Researchers at Cleveland Clinic Lerner Research Institute have discovered that microscopic blood vessels in the lungs increase and decrease in the same rhythm as a woman’s uterine lining changes. These changes may lead to new treatments for patients with advanced lung diseases who need improved oxygen absorption.
The study, led by Serpil Erzurum, M.D., Chair, Pathobiology, Cleveland Clinic Lerner Research Institute, monitored and tested 10 healthy, non-smoking women in their early 30s during their menstrual cycles. The team found that microscopic blood vessels in the lungs increase and decrease in the same rhythm as a woman’s uterine lining changes. These blood vessels are critical to the exchange of oxygen for carbon dioxide that occurs in the lungs during breathing. The lung diffusing capacity in women increased by 10 percent when the blood vessel formation was at its peak during the menstrual cycle, demonstrating improved in gas transfer.
The results of the study, which also looked at blood vessels in mice receiving estrogen or a placebo, were published in the November issue of Journal of Applied Physiology.
The research team found that mice that received estrogen had a greater number of microvessels, and more and smaller alveoli (small air sacs in the lungs that are the work horses during gas transfer). Together the smaller alveoli and the rich networks of new micro blood vessels increase the surface area available for transferring gases.
“It’s clear that the same factors that cause blood vessel development in the uterus and ovaries during a menstrual cycle are critical factors to how well lungs transfer gases,” said Dr. Erzurum. “Our understanding of what governs gas transfer in the lung may one day lead to therapies that encourage blood vessel formation in the lungs of patients with advanced lung diseases. Improving or augmenting oxygen intake for this patient population will represent a step forward in their care.”
The research may lead to a better understanding of airflow obstruction that occurs in some asthmatic women around the time of their menstrual cycle. It may also have implications in other lung diseases that have a predilection for women such as pulmonary hypertension, or high blood pressure within the arteries in the lungs.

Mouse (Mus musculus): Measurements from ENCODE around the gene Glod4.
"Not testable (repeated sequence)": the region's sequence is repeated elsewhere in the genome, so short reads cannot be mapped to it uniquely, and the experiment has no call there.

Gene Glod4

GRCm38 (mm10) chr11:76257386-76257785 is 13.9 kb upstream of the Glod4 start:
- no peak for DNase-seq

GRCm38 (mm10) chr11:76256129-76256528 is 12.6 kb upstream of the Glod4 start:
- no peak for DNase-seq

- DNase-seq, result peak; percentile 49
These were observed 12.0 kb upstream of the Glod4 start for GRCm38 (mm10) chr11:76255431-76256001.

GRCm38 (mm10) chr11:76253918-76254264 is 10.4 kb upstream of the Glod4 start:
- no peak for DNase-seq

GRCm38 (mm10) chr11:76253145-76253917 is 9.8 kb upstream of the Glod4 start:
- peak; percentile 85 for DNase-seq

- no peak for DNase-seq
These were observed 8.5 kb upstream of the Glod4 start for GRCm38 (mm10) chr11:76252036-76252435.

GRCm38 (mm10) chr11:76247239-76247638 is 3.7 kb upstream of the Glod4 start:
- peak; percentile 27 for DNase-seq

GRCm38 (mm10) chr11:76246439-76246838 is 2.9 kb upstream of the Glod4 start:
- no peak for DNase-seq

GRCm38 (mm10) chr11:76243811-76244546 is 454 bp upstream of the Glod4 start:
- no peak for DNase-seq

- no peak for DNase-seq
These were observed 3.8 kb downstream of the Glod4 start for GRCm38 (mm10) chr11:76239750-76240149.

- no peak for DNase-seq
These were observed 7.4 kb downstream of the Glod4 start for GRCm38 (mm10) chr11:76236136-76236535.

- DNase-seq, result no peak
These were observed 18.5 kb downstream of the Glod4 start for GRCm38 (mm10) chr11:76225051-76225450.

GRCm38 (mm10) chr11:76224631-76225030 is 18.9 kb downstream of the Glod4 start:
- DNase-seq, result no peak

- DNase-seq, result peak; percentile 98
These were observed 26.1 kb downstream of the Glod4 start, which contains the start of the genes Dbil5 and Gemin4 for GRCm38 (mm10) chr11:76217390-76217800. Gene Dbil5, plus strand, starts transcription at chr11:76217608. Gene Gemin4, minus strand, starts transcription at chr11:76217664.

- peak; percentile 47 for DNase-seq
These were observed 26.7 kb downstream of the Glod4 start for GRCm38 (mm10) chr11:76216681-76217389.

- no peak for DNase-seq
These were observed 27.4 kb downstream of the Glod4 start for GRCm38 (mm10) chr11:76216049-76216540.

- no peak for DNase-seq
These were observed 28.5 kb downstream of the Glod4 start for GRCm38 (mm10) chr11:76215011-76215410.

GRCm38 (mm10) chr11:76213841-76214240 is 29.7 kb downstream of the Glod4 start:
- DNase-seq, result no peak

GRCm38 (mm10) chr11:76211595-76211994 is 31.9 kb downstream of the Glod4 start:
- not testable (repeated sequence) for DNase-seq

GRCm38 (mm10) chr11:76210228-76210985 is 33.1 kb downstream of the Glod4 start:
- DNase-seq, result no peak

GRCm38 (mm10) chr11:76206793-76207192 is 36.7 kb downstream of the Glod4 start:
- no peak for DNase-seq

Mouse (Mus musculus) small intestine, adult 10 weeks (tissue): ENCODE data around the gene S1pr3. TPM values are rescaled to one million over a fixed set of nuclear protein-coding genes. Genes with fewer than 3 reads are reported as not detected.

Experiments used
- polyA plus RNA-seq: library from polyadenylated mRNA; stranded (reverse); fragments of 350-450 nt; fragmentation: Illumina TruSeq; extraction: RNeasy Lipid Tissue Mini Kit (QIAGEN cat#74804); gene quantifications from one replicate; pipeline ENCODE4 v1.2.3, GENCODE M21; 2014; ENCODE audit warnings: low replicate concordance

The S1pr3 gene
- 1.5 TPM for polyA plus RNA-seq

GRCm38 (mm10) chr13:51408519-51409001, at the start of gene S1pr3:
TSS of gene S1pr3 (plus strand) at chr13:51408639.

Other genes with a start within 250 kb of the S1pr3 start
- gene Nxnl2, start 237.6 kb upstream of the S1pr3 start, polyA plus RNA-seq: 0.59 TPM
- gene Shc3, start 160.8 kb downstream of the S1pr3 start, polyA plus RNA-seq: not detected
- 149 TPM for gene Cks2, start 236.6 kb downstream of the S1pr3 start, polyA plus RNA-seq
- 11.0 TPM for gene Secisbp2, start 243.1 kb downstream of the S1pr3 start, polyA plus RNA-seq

About Cleveland Clinic’s Lerner Research Institute
The Lerner Research Institute is home to all laboratory-based research at the Cleveland Clinic. Its mission is to understand the causes of human diseases and to develop new treatments and cures. The Lerner Research Institute is ranked among the top 10 in NIH funding among all U.S. research institutes for 2006. More than 1,100 people work in research programs focusing on cardiovascular, cancer, neurologic, musculoskeletal, allergic and immunologic, eye, metabolic, and infectious disease. The Institute also is an integral part of the new Cleveland Clinic Lerner College of Medicine of Case Western Reserve University – training the next generation of physician-scientists.
About Cleveland Clinic
Cleveland Clinic, located in Cleveland, Ohio, is a not-for-profit multispecialty academic medical center that integrates clinical and hospital care with research and education. Cleveland Clinic was founded in 1921 by four renowned physicians with a vision of providing outstanding patient care based upon the principles of cooperation, compassion and innovation. U.S. News & World Report consistently names Cleveland Clinic as one of the nation’s best hospitals in its annual “America’s Best Hospitals” survey. Approximately 1,800 full-time salaried physicians and researchers at Cleveland Clinic and Cleveland Clinic Florida represent more than 100 medical specialties and subspecialties. In 2006, there were 3.1 million outpatient visits to Cleveland Clinic. Patients came for treatment from every state and from more than 80 countries. There were more than 53,000 hospital admissions to Cleveland Clinic in 2006.